When Campaign Restore Hope (CRH), a student group urging Stanford to divest from companies committing human rights abuses in Palestine, aimed to push a bill through the Undergraduate Senate, Stanford Israel Alliance co-President Lexi Shechtel ’10 explained, “Students perceived the bill as anti-Israel.” Even though CRH has since withdrawn its plans for a bill and planned educational events with a Stanford Israel Alliance initiative, the Stanford community should continue to view their efforts with caution – because their plans remain anti-Israel.
CRH supporters can counter that urging Stanford to divest from human rights violators is not about Israel, but our values as a community and our respect for human dignity. That view is naïve. The four companies CRH originally targeted were all involved in Israeli efforts; two were Israeli companies and the Egyptian company made cement that built the Israeli wall. If it was about a general stand against human rights violations, why not talk about genocide in Darfur? Female genital mutilation in Africa? Human trafficking here in California? Even any combination of the above, or so many others?
The answer is that CRH is the direct heir of Stanford’s last student divestment campaign from 2007, which caused great distress among Stanford’s Jewish community by using inaccurate and inflammatory rhetoric to push a bill for a vote in the Senate. That campaign accused Israel of racism and apartheid, ignoring the complexities of the situation between Israel and Palestine. Students pushing divestment were willing to sacrifice the well-being of our own Jewish friends and neighbors in exchange for severing ties with businesses overseas.
Stanford’s experience alienating its Jewish community is not unique. Earlier this year, the Associated Students of the University of California at Berkeley Senate narrowly failed to overturn a veto by its student body president on a bill to sever investments with General Electric and United Technologies for allegedly supporting the Israeli war effort. Meetings dragged well into the night, drawing hundreds of people, some delivering impassioned remarks, others sobbing, but all dividing the school. Meanwhile, their Senate ignored their budget and other basic functions just to vote on divestment.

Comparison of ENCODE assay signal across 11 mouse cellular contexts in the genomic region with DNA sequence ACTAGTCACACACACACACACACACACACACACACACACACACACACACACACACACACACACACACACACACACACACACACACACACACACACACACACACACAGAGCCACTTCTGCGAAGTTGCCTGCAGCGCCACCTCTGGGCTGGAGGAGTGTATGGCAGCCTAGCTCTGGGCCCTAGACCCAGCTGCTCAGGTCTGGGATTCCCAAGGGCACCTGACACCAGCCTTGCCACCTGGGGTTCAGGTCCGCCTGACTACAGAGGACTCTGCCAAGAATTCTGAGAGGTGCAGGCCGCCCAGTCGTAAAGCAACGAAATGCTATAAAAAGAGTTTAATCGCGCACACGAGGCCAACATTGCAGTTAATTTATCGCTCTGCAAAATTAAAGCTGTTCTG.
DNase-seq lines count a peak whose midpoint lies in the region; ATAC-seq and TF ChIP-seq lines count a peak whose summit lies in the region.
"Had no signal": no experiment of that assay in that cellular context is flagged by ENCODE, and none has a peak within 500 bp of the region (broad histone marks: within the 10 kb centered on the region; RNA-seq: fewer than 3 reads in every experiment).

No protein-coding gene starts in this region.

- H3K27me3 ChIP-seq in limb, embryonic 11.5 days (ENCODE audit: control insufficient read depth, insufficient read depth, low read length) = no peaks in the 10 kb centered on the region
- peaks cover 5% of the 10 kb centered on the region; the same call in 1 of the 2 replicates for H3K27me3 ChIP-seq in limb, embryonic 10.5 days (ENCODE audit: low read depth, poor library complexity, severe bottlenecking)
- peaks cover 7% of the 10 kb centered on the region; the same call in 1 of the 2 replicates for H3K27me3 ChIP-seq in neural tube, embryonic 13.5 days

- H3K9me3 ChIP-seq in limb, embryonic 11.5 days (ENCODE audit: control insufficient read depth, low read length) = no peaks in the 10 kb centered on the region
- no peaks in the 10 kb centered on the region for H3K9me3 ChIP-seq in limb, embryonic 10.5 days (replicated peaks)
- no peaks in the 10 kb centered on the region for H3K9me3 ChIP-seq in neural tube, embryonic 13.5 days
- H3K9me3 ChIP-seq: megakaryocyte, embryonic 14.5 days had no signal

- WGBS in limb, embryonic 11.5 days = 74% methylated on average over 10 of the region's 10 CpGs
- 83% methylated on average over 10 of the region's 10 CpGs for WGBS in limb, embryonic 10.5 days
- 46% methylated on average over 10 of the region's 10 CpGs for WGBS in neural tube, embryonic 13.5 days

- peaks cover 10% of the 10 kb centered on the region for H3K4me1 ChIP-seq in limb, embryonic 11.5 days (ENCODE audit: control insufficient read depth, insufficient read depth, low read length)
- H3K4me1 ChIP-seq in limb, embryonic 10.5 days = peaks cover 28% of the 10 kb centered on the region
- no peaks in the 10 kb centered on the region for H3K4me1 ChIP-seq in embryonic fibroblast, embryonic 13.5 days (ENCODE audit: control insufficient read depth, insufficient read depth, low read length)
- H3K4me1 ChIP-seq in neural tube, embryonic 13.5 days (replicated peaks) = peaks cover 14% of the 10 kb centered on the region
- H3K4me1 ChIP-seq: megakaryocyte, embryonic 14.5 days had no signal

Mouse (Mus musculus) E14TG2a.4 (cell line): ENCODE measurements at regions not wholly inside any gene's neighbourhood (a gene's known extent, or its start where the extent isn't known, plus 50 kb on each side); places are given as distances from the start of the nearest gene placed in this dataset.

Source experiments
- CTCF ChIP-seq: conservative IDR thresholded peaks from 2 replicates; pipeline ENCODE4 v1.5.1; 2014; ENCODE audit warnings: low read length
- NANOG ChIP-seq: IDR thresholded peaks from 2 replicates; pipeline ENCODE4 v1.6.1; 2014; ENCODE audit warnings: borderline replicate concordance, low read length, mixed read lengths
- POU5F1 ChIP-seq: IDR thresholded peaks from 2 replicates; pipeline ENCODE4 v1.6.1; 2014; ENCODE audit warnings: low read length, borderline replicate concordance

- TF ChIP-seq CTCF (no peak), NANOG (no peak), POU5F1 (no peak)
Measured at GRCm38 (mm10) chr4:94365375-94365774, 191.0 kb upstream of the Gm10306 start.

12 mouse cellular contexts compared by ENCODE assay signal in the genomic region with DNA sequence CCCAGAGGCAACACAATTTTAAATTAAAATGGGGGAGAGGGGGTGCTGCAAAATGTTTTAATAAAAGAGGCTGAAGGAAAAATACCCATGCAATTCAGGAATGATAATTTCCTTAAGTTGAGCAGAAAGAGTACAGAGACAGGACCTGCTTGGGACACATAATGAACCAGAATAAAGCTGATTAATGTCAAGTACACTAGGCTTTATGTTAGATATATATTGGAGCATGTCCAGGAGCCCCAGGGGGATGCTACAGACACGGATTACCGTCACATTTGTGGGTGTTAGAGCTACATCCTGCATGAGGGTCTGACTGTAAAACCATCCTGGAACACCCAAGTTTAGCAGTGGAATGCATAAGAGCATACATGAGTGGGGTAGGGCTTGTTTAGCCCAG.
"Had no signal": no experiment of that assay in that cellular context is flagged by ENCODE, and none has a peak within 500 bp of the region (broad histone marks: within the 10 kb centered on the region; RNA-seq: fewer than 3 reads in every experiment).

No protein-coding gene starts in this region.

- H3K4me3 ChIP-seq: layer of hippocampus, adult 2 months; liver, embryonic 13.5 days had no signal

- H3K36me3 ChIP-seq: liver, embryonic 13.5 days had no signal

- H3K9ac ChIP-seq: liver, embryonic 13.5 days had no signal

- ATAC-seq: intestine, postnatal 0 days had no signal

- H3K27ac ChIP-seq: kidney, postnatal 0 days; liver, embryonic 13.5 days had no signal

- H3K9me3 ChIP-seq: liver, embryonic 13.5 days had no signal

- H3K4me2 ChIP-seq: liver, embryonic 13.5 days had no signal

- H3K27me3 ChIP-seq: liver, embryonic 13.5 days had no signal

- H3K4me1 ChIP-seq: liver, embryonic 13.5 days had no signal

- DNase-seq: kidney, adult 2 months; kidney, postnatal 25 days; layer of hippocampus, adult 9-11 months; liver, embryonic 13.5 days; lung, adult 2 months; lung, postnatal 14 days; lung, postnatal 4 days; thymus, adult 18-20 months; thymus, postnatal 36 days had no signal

Now that Campaign Restore Hope has discovered that Stanford does not invest in any of the four companies originally targeted, it intends to review around 530 companies and demand that the University divest from those committing human rights violations. Even if CRH has withdrawn its Senate bill, it’s a good bet that the next wave of recommendations will continue to revolve around Israel. As long as CRH continues to look for fault in Israel and nowhere else, it will continue to harm Stanford’s Jewish community.
In the end, many problems with CRH come down to their negative means of addressing any human rights violation. Only divestment, a rebuke through the act of taking away, can offend an entire group of people. Investment, on the other hand, offers a positive message by rewarding and reinforcing moral actions. Invest for Peace, an initiative of Stanford Israel Alliance to invest in companies aiding impoverished Palestinians, is now partnering with CRH to plan educational events. But Invest for Peace will not take part in CRH’s recommendations for divestment from 530 companies. When CRH issues its next demands for divestment, the Stanford community should be aware of its potential to recreate the proven division from past divestment campaigns at Stanford and Berkeley.
*— The Editorial Board *
*Because of his participation in Invest for Peace, Executive Editor Alex Katz did not take part in this opinion due to a conflict of interest. *
Unsigned editorials represent the views of The Stanford Review’s Editorial Board and do not necessarily reflect opinions of The Stanford Review or its staff. The Editorial Board consists of the Opinion Editor, the Executive Editor, and the Editor-in-Chief. To submit a letter to the editor or guest op-ed, please e-mail our Opinion Editor, Matt Sprague, at [email protected].